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Doctor won't sign medical release. What to do?

Discussion in 'Divers with Disabilities' started by AndrewST, Jul 12, 2009.

  1. rollerboi

    rollerboi Barracuda

    # of Dives: 50 - 99
    Location: Pleasant Grove, Utah (USA)
    446
    1
    0
    Here's another vote for scuba diving being beneficial to those with back injuries. I have arthritis developed from a cracked vertebrae (snowboarding accident), and as soon as I hit the water, it all goes away. It feels so good. And that feeling lasts for a day or two, sometimes more, afterwards.

    I do dive with a freedom plate and simple harness, which allows the tank to snug up VERY close to my spine/center of gravity, so even surface hikes are not that big of a deal to me.

    Each person's physiology is different, however, and the appropriate precautions should be taken. Don't take injuries lightly.
     
  2. mksmith713

    mksmith713 Solo Diver

    # of Dives: I just don't log dives
    Location: Jupiter,Fl
    991
    6
    0
    Dude, think about Dad's fused spine doing a back roll off a boat 6 feet off the water...
     
  3. pasley

    pasley Instructor, Scuba

    # of Dives: 500 - 999
    Location: Lakewood, CA
    3,121
    198
    63
    So you don't do a back roll off a boat 6 feet above the water, giant stride, or enter the water and put your gear on their. This is not hard and we do it all the time.
     
  4. dmoore19

    dmoore19 Denizen of the PUB ScubaBoard Supporter

    # of Dives: 100 - 199
    Location: Colorado, United States
    76,137
    74,435
    113
    I have 3 vertabre fused. I have no problems doing a giant stride into the water. I will admit that a backroll from 6' above could be a problem but not sure, never tried it. I will say that it took about a year after the surgery before things actually felt right most of the time. Diving (in warm water) seems to just make things feel even better!
     
  5. GrandpaScuba

    GrandpaScuba Instructor, Scuba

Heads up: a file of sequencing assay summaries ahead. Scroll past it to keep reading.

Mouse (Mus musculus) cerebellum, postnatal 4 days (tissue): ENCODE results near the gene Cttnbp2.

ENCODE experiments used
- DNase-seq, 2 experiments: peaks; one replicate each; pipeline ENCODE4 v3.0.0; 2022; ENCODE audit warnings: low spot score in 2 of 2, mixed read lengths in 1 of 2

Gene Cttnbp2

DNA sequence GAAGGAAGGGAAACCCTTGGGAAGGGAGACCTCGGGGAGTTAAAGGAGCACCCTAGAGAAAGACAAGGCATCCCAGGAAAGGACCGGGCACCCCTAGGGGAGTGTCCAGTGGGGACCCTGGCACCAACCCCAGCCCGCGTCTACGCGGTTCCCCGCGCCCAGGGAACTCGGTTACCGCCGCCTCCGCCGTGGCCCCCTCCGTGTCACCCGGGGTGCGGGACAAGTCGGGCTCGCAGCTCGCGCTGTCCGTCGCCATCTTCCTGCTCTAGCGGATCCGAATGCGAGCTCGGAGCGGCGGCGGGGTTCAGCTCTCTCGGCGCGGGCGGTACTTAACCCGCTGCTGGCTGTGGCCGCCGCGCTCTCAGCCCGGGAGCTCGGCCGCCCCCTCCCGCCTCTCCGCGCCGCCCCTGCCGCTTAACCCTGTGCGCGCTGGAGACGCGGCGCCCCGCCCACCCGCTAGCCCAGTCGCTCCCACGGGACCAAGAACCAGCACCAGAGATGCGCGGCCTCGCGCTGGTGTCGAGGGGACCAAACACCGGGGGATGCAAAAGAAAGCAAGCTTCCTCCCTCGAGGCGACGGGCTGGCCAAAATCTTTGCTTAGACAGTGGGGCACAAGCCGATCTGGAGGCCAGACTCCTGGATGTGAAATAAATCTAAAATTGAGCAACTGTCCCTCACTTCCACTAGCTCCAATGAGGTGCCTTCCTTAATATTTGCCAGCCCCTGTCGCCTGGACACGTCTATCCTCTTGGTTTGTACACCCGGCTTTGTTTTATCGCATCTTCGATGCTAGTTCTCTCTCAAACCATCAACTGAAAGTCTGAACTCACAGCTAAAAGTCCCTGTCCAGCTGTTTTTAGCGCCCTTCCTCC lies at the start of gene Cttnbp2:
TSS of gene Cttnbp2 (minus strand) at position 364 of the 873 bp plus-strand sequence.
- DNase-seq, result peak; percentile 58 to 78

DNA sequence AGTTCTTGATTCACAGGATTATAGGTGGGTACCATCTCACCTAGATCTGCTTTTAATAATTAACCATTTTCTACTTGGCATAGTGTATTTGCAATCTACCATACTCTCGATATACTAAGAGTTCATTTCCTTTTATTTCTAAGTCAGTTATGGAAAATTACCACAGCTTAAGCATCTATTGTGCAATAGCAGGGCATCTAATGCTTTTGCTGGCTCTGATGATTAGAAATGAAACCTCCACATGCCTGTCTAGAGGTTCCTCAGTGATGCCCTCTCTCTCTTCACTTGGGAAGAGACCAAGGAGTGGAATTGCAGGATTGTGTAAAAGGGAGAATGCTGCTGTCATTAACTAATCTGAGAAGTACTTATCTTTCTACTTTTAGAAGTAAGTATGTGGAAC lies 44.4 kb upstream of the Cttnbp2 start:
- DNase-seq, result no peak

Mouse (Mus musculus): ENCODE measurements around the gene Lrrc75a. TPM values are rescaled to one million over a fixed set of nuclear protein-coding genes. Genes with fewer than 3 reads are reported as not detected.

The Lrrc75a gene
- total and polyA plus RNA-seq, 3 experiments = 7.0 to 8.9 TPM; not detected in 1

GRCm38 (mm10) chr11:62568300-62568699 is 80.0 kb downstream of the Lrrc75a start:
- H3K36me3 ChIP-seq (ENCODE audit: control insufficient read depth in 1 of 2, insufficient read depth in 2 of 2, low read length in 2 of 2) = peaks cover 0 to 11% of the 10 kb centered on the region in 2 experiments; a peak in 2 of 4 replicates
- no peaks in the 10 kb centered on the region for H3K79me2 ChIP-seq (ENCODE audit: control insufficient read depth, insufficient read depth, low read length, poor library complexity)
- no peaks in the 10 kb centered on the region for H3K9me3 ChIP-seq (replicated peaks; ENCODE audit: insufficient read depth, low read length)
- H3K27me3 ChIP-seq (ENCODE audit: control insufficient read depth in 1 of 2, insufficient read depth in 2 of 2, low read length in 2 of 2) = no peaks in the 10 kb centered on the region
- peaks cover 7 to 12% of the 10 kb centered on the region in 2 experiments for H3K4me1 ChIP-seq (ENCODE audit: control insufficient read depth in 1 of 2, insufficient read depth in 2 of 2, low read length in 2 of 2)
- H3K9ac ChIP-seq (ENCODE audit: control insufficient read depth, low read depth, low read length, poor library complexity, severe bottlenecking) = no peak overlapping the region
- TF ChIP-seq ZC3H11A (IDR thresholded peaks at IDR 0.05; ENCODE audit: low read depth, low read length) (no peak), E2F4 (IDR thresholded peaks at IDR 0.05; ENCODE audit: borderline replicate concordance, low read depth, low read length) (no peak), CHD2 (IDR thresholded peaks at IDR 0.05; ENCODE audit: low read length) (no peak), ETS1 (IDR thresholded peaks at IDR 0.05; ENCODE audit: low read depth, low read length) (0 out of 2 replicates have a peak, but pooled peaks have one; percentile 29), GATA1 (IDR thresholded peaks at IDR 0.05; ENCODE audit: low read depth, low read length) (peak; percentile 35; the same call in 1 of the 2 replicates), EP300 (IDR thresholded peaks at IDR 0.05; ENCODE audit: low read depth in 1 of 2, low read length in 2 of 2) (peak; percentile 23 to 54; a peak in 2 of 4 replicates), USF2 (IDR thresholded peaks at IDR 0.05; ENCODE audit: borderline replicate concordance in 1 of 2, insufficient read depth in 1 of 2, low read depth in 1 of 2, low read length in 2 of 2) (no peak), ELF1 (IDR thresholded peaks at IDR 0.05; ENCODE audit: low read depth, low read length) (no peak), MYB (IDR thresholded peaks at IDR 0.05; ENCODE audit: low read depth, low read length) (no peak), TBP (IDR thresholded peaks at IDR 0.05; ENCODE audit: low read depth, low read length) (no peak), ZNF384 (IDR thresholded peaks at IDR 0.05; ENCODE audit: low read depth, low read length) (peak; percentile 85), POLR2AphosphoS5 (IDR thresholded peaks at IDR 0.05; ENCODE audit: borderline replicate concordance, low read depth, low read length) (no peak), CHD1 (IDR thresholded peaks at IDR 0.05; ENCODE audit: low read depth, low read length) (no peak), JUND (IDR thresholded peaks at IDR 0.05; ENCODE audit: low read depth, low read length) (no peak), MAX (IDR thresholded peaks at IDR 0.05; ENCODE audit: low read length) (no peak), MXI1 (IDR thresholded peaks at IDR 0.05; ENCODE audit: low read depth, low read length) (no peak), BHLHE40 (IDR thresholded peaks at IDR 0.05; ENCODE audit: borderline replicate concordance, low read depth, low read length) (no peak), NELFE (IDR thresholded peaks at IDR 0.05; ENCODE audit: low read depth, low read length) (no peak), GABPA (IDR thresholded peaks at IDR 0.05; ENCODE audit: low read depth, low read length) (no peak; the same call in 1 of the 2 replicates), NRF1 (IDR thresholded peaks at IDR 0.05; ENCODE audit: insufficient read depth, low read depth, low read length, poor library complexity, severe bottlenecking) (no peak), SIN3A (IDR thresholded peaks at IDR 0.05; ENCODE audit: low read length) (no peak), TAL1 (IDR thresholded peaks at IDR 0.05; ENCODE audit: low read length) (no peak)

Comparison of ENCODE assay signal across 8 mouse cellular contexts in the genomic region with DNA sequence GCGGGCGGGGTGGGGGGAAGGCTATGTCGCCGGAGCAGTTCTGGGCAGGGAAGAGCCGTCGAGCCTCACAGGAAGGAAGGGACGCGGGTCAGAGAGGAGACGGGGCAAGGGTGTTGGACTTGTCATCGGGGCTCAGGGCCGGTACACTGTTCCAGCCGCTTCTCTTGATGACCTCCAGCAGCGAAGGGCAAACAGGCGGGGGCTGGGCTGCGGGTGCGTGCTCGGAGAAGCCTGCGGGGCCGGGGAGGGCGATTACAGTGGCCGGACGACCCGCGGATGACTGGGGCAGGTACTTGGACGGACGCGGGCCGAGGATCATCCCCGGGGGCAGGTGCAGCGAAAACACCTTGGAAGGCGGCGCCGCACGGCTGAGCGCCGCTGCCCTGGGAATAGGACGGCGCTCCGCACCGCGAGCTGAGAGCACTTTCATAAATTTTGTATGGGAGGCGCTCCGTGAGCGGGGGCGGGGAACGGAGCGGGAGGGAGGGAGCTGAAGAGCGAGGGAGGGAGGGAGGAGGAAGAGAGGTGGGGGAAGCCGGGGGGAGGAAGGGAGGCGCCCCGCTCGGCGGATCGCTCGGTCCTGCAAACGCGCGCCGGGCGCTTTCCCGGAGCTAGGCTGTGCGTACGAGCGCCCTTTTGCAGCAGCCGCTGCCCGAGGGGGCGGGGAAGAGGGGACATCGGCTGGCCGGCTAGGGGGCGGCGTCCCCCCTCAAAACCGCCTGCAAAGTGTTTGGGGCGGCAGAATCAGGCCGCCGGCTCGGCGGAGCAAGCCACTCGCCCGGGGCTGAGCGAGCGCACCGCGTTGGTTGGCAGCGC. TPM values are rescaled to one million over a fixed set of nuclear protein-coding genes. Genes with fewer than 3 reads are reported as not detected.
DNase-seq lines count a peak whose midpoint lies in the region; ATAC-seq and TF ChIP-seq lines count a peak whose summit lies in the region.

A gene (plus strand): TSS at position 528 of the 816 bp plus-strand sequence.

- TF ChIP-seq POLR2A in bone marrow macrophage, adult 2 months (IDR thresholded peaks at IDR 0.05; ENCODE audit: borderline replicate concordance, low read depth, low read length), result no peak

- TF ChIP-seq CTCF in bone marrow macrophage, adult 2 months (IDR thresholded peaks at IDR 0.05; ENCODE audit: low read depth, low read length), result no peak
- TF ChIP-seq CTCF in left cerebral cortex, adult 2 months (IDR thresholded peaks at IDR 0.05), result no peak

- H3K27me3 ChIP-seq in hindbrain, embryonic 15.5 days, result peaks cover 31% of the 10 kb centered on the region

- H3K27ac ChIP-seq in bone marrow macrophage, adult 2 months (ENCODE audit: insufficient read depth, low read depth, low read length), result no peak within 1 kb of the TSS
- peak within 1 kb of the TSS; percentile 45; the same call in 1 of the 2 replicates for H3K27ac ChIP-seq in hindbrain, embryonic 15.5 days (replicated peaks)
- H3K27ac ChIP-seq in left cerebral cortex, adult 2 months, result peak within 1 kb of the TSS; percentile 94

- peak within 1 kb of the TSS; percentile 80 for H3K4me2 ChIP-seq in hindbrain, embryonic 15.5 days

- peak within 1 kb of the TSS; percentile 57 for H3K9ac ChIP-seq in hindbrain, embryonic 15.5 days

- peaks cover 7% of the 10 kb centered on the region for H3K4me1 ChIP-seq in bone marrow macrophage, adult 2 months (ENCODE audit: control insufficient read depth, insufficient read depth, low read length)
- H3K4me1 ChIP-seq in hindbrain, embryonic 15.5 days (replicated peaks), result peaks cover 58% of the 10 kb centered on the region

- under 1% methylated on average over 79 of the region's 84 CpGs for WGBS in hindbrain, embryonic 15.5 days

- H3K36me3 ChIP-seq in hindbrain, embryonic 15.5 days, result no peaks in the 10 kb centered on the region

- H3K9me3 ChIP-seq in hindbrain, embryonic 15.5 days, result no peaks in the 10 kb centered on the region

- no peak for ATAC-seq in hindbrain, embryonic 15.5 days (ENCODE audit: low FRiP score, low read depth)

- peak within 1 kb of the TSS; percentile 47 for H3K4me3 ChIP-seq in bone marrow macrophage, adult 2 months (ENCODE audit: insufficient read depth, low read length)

# of Dives:
    Location: Seattle, Puget Sound
    831
    54
    0
    Go to an actual "diving physician". I see you are in Oregon. We have very good diving doctor here in Seattle. Along with his dive medicine practice and duties at the University of Washington, he has a regular Family Practice clinic, so making an appointment shouldn't be too much of an issue. see: CV for Dr. Edmond Kay
     
  6. mksmith713

    mksmith713 Solo Diver

    # of Dives: I just don't log dives
    Location: Jupiter,Fl
    991
    6
    0
    Isn't back roll part of OW class?
    I know I had to demonstrate one when I took the class.
     
  7. pasley

    pasley Instructor, Scuba

    # of Dives: 500 - 999
    Location: Lakewood, CA
    3,121
    198
    63
    Depends on who your instructor is and what certification agency you are using. Adaptive diving as taught by HSA, certifies the diver but does adapt to accommodate their situation (paralysis, fused vertebrae etc).
     
  8. DevonDiver

    DevonDiver N/A

    # of Dives: 5,000 - ∞
    Location: Subic Bay, Philippines
    15,396
    8,158
    113
    Nope. The instructor has to teach "an appropriate deep water entry".

    Back roll is only the most appropriate for certain types of boats. If there is a suitable step or platform available, then the 'giant stride' entry is more appropriate.
     
  9. dmoore19

    dmoore19 Denizen of the PUB ScubaBoard Supporter

    # of Dives: 100 - 199
    Location: Colorado, United States
    76,137
    74,435
    113
    It was in my class. However NOT from 6'.
     
  10. AirBubbles

    AirBubbles Solo Diver

    # of Dives: 100 - 199
    Location: Ontario, Canada
    6
    0
    0
    There's another angle to consider. I, and I'm sure others, wouldn't want to be dive buddies with your dad, because if something happens to me, I have no hope that your dad would be able to help me.

    I certainly sympathize with you, as my own dad cannot dive due to ear problems, so diving is not something we'll ever be able to share. I love diving very much, but I love my dad even more, and it's better for the whole family to not put his health at risk any more than old age already does.
     

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